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Here’s our pick of news, writing, and research this week that investigates political questions at the intersections of gender, race, and region.
1. Hurricane Harvey: Zip Code & Race Determine Who Will Bear Burden Of Climate Change
Amy Goodman interviews Robert Bullard for Democracy Now: “Air Alliance Houston is warning the shutdown of the petrochemical plants will send more than 1 million pounds of harmful pollution into the air. Residents of Houston’s industrial communities have reported unbearable chemical-like smells coming from the many plants nearby. Stranded communities are ‘literally getting gassed by these chemicals,’ according to Bryan Parras, an activist at the environmental justice group t.e.j.a.s. Those closest to these sites in Houston are disproportionately low-income and minority communities.”
2. Here’s What Happens When Stores Carry Books By Women, People Of Color — And No One Else
Anya Alvarez for GOOD: “‘People who love books, people who love bookstores and believe in the power of literature, they know it’s a great thing and they support it,’ says Spring. ‘But the special joy that lights up the faces of people of color when they realize this store is for them and by people like them, carrying books that celebrate all of us, is what matters beyond anything else.'”
3. Trump order could give immigration agents a foothold in US schools
Mark Keierleber for The Guardian: “As many as 20,000 police officers are stationed inside American schools to help maintain safety. Called school resource officers, they are employed by local police or sheriff’s agencies and historically have few ties to immigration authorities. But Trump’s immigration order, signed in January, revived a decades-old program which trains local law enforcement officials in immigration enforcement and deputizes them with federal authority. Since some of these newly empowered police departments also deploy officers to schools, attorneys and civil rights activists say school resource officers can easily become a conduit for personal information about students and their families, such as undocumented status, that is supposed to be protected under federal student privacy laws.”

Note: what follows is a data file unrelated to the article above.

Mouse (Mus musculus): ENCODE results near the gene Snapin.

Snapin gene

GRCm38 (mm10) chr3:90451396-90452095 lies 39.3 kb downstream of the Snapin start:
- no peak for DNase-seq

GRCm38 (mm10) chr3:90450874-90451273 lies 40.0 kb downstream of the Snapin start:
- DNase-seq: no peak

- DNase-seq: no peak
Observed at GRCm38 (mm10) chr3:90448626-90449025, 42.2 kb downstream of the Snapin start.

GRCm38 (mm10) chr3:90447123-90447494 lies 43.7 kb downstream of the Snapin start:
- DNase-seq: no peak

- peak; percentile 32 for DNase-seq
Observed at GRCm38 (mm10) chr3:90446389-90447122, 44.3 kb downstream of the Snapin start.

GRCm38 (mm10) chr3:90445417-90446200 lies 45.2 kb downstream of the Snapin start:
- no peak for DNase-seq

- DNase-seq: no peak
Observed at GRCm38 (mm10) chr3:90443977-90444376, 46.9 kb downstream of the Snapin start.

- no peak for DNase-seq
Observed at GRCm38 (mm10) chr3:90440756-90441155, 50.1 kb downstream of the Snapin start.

4. Why Do We Criminalize Black Schoolgirls?
Stephanie Hallet for Dame Magazine: “While initiatives to protect boys of color and ensure they receive a quality education are critical, girls surely deserve the same opportunities. As Morris explains, when girls aren’t in school, they’re more vulnerable — to underground economies, to exploitation, to abuse. And too often, that vulnerability leads to contact with the juvenile justice system, setting them up for a lifetime of criminalization.”
5. I Will Tell If You Don’t: HBCUs, Gender, and Sexual Violence
Tayler J. Mathews for Black Youth Project: “The difficulties that survivors encounter are additionally compounded by the notion that gender and sexual violence do not occur on our campuses. Even when this violence is acknowledged, silence is encouraged. Silencing is not only used to protect institutional reputations—it is also deeply rooted within the larger community itself. In a letter to survivors, Black Women’s Blueprint states emphatically that the Black community ‘refuses to admit that sexual assault is rampant, that it happens to us, in our churches, in our homes and on our [HBCU] campuses.’”
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